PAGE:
Children may sulk when being dragged round the shops by their parents, but retail therapy is actually good for their brains.

The interaction between child and parent while shopping helps young people develop social skills and promotes happiness – even if a bawling toddler shows few signs of it at the time.

According to the joint study by Oxford University and the Open University, shopping trips are just as beneficial for the child’s development as painting or drawing activities.The two universities made these conclusions after studying the results of an economic survey in Germany.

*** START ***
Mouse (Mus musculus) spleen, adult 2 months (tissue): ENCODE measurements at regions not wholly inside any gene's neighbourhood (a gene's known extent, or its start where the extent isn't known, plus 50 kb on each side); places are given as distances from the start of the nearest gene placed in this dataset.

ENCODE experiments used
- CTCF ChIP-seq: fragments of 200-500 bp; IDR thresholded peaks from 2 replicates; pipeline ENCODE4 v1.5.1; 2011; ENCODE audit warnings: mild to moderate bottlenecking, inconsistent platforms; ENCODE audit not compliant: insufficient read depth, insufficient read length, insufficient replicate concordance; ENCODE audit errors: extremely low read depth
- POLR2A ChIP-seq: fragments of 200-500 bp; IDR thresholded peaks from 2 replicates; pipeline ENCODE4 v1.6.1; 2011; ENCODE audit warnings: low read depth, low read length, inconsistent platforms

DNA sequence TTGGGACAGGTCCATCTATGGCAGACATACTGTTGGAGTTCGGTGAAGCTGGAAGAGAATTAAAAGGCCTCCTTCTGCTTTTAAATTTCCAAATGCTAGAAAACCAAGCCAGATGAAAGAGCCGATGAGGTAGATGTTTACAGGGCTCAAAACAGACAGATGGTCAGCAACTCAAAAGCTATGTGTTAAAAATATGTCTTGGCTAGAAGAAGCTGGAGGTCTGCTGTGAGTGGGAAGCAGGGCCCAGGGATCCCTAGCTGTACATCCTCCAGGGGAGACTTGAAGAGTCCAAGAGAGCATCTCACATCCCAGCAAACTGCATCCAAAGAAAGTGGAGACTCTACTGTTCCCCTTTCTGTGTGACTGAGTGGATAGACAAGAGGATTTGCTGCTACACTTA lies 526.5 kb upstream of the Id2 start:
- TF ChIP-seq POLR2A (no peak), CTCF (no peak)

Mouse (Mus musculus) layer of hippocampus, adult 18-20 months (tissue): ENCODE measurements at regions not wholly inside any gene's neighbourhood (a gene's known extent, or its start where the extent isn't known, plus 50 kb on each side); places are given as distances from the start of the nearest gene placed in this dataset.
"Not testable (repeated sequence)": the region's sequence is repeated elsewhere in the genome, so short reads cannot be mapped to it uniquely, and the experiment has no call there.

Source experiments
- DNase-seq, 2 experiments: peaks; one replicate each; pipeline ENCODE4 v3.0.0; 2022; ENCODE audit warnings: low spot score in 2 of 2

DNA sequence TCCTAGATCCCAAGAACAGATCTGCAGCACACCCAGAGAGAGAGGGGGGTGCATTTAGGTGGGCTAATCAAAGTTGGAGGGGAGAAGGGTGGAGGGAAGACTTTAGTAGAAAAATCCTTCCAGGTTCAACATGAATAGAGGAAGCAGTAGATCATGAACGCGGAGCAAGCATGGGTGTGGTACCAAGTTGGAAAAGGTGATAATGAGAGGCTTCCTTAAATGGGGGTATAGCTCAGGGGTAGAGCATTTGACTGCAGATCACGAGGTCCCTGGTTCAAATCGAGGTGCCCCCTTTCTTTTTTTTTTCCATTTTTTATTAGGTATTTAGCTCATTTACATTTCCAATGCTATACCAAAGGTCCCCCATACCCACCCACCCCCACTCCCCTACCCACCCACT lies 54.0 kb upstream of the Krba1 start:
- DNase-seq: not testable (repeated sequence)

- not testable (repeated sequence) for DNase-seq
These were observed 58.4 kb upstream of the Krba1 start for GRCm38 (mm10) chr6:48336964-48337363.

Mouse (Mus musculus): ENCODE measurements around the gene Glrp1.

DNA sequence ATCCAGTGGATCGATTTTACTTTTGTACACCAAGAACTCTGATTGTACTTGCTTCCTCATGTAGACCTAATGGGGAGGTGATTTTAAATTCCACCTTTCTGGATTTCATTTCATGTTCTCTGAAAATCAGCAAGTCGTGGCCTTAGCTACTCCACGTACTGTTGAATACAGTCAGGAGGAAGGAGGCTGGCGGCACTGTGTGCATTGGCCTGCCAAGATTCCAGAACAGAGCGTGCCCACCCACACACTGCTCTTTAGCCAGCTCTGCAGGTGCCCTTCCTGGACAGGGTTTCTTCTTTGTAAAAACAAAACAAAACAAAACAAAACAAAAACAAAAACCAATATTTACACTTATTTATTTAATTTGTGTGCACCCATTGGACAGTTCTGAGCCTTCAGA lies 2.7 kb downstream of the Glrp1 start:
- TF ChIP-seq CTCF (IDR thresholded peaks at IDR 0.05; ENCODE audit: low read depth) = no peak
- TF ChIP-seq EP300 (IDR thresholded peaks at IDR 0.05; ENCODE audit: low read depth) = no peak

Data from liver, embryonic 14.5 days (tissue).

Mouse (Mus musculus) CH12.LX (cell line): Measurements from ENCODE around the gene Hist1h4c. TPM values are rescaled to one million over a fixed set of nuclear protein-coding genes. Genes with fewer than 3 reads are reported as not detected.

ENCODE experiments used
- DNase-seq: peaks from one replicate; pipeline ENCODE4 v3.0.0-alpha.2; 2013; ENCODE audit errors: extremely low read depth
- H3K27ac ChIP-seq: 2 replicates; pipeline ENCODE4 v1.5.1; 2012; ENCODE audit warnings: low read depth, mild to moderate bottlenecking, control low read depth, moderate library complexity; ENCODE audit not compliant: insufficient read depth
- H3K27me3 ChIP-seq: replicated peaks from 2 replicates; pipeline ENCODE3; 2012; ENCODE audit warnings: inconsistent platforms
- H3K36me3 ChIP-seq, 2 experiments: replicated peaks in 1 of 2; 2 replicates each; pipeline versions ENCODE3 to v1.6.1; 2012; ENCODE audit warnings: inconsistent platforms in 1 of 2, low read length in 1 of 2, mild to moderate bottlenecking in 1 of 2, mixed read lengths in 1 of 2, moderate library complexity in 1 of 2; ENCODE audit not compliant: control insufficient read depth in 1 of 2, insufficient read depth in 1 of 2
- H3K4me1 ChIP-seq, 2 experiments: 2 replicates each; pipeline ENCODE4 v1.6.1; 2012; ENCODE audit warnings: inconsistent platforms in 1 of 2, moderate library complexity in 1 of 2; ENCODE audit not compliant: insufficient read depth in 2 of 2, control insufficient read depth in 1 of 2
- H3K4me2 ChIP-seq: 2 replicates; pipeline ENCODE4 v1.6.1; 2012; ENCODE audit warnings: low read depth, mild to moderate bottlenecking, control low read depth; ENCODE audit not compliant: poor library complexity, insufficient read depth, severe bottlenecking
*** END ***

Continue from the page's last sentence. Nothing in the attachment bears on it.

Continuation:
This survey studied the daily routines and habits of 800 parents with two- and three-year-olds.

It recorded higher perceived levels of happiness among the children who had taken part in activities such as arts and crafts, and shopping.

Researchers Paul Anand and Laurence Roope added that the more retail therapy the toddlers were exposed to, the happier they seemed to be, and the more developed their everyday skills became.

Shopping might be beneficial because it involved changes of scenery from shop to shop, which improved the child’s motor and social skills more than a sedentary activity, the report continued.

Anand, a professor at Open University, said that during shopping trips “children are getting visual stimulation, they’ve getting out of the house and into a new environment”. – Daily Mail